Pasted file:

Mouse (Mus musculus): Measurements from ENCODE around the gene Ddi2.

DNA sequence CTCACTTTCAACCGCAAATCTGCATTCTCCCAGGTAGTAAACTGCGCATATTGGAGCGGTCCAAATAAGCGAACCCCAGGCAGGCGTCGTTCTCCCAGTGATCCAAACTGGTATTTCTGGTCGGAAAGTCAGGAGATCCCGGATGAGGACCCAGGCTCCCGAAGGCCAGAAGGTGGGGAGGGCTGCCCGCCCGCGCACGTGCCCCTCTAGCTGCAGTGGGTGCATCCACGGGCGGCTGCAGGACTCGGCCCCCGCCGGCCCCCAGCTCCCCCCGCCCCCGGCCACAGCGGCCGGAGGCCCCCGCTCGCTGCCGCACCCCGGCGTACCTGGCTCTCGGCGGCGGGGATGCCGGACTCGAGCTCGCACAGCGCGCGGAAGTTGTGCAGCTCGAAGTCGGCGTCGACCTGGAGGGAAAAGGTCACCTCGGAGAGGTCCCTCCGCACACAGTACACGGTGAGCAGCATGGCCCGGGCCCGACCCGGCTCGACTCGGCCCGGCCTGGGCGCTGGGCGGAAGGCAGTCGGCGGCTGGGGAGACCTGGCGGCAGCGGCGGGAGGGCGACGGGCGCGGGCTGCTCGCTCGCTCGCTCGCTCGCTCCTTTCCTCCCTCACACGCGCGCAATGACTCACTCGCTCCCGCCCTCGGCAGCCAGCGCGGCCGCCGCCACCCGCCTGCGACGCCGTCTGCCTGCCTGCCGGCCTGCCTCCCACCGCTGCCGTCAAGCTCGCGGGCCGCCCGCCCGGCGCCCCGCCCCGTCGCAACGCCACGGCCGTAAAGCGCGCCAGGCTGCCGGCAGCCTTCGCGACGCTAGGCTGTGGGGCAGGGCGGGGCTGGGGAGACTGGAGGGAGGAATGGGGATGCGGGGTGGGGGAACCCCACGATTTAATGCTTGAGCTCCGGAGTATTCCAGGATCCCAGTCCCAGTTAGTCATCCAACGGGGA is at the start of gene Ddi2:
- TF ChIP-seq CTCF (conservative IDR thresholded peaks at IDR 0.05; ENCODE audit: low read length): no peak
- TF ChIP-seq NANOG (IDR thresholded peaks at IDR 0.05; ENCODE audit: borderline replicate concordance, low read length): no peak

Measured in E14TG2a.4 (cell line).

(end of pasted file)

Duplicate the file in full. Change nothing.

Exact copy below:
Mouse (Mus musculus): Measurements from ENCODE around the gene Ddi2.

DNA sequence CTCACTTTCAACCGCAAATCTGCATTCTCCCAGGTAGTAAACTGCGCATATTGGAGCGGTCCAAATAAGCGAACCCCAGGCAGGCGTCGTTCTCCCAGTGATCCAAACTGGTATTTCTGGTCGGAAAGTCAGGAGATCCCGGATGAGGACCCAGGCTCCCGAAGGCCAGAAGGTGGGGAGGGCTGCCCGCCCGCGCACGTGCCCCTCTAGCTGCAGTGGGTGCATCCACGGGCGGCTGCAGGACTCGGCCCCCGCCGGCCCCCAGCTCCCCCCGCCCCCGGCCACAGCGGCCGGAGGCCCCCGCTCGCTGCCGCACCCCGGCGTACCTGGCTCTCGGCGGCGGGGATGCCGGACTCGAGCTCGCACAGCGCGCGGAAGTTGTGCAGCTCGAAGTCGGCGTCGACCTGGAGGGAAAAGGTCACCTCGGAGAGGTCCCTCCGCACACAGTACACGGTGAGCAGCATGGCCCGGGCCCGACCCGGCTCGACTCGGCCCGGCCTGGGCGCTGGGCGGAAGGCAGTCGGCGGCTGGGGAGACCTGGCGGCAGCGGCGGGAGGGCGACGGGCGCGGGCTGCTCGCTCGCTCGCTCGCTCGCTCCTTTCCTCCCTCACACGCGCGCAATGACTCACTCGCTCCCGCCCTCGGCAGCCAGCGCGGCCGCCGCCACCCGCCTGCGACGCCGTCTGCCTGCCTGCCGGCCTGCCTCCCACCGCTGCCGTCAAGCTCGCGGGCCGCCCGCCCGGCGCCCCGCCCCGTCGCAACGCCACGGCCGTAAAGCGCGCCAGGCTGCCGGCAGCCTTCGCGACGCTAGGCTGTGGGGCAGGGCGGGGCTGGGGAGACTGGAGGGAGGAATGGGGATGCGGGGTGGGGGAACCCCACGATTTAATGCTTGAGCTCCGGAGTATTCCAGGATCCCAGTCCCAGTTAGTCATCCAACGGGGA is at the start of gene Ddi2:
- TF ChIP-seq CTCF (conservative IDR thresholded peaks at IDR 0.05; ENCODE audit: low read length): no peak
- TF ChIP-seq NANOG (IDR thresholded peaks at IDR 0.05; ENCODE audit: borderline replicate concordance, low read length): no peak

Measured in E14TG2a.4 (cell line).